System of differential equations
Hi guys, suppose we have the following system of differential equations
X' = -aX + cY
Y' = aX - (b+c)Y + dZ
Z' = bY - dZ
where a,b,c,d > 0 and constant.
We can show that the system has non-zero constant solutions and that these satisfy
X/Y = c/a , Y/Z = d/b.
(This is easy to show)
But what I now need to do is show that for any initial data, the solution will tend to one of these solutions as t approaches infinity.
I have tried to find the eigenvalues for the system(using MAPLE) but this gets messy fast.
If anyone could help it would be much appreciated, cheers.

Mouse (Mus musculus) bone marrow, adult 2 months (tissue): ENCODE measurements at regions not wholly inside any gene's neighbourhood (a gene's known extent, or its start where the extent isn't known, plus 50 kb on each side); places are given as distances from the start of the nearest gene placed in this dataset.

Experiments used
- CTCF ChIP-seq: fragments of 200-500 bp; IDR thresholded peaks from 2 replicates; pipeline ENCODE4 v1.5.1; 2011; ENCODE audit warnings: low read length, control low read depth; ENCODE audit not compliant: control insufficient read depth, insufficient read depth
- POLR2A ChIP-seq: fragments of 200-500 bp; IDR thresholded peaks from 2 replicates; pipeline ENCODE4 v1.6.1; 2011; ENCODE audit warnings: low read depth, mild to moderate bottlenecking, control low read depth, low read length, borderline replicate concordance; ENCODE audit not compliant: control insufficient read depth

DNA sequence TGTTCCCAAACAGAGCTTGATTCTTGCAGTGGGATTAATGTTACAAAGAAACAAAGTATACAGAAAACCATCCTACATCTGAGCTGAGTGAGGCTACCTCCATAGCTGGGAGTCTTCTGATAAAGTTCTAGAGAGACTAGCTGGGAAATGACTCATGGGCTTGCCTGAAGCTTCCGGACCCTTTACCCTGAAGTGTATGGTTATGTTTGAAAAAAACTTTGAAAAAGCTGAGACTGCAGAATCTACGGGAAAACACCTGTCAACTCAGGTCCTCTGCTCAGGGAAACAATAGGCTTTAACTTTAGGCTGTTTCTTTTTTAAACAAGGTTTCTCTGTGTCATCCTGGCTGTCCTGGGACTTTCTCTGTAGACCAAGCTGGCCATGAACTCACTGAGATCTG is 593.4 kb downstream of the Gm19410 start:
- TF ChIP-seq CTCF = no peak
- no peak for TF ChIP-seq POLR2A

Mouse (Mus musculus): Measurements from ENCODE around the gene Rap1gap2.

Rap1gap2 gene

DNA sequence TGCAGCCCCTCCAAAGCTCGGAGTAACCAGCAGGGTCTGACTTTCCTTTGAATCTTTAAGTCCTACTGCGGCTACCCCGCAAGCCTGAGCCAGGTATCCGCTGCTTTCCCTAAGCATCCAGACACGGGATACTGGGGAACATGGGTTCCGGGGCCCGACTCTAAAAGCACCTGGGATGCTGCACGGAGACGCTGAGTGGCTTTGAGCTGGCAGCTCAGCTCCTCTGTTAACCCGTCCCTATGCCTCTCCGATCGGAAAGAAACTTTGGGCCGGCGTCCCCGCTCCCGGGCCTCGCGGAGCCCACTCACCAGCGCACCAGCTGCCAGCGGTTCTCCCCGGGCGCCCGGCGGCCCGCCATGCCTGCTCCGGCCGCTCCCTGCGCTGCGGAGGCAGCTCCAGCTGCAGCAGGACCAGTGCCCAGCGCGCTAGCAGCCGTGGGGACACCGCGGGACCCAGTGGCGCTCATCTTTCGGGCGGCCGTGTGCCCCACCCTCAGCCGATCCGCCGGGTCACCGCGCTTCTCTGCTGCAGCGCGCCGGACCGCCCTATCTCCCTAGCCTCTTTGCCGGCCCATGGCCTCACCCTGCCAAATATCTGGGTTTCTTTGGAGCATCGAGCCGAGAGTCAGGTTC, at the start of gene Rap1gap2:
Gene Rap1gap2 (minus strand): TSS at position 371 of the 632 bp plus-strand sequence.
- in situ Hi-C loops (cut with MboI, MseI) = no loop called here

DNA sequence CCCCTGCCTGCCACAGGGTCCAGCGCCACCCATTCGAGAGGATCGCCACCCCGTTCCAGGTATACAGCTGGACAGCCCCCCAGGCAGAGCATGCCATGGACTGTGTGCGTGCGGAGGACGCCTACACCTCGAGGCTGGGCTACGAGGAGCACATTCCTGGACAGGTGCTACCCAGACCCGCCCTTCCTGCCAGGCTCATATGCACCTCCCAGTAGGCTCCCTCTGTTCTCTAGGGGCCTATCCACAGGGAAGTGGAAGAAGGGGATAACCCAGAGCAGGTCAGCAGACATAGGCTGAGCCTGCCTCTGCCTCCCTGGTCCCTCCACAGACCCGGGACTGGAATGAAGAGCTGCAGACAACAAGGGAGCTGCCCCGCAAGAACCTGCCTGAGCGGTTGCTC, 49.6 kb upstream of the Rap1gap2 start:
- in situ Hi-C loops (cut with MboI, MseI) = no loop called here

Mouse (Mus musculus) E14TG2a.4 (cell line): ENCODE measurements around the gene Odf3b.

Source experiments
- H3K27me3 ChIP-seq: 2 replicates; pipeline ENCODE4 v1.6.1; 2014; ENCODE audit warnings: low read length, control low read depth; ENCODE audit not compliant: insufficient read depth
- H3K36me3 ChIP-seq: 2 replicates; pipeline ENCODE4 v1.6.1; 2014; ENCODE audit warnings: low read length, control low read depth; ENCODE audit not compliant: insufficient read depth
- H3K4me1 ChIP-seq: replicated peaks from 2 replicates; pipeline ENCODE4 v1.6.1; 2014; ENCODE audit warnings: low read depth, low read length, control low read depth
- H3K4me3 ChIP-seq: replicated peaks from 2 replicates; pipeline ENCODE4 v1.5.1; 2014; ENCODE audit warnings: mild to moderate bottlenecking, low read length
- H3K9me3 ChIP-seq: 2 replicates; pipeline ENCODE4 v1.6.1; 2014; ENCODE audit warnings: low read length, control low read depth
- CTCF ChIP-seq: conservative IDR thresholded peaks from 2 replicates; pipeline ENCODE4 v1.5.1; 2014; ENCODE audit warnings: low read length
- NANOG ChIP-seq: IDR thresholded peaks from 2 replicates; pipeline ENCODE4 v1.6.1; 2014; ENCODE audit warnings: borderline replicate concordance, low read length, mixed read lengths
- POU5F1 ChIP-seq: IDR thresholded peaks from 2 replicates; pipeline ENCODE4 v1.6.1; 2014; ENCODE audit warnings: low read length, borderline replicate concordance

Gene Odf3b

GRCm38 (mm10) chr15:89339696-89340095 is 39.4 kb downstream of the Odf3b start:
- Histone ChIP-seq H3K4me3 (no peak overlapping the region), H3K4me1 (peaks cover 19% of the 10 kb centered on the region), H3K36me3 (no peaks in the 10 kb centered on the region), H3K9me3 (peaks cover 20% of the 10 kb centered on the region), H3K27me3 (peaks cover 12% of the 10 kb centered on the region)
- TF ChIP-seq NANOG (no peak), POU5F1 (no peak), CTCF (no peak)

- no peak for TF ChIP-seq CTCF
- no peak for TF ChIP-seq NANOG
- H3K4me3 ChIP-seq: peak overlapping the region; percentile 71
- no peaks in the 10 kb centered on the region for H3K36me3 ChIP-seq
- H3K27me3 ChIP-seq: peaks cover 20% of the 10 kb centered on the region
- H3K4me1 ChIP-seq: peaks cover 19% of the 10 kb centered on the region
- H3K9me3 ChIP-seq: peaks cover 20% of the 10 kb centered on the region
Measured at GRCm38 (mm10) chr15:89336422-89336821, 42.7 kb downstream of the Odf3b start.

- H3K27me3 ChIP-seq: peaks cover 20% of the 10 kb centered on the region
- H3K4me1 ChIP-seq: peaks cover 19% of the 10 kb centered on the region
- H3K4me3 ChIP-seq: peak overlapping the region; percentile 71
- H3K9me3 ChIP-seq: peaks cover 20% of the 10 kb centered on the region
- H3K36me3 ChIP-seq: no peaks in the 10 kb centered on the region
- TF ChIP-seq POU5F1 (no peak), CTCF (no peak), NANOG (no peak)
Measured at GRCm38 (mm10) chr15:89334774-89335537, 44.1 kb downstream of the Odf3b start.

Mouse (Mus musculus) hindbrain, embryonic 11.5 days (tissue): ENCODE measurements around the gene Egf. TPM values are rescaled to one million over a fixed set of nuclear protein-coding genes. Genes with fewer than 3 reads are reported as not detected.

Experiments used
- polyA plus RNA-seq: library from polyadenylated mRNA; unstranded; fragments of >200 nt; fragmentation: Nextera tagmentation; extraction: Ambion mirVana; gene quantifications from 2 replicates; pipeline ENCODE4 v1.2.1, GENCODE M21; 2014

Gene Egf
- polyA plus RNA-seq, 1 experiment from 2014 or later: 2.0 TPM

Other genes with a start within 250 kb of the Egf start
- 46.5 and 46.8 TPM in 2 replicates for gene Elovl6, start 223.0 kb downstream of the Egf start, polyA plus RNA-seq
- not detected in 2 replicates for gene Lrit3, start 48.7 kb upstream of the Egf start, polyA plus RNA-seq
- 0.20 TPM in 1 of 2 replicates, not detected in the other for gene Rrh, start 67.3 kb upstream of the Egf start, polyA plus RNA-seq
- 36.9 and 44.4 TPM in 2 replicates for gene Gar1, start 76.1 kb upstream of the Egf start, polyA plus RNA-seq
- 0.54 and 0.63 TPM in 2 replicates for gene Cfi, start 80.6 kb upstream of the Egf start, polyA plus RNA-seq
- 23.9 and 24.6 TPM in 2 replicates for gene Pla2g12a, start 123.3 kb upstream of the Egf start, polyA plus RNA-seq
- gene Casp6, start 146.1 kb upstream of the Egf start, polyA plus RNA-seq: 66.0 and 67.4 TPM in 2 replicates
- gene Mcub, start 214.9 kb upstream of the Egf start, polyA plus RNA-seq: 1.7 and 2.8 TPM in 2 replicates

Re: System of differential equations
Note that X'+Y'+Z'=0 hence X+Y+Z=C
Bringing back Y=C-X-Z into the first and tbe third equation reduces to a system of two equations where the unknown are X and Z, easier to solve. Various methods are allowed (Matricial, or Laplace transform, or substitution)
For example, sustitution leads to
Solving this ODE leads to a general solution on the form :
X(t) = Xoo+C1*exp(k1*t)+C2*exp(k2*t)
Xoo is a constant term.
The coeffients C1 and C2 depend on the initial condition, but it doesn't matter.
k1 and k2 are rather simple functions of a, b, c, d which can be easily expressed.
It is then possible to show that k1 and k2 are negative as far as a, b, c, d are positive. So, when t tends to infinity, the exponential terms tends to 0. Only the constant term remains, which is the limit as t approches the infinity.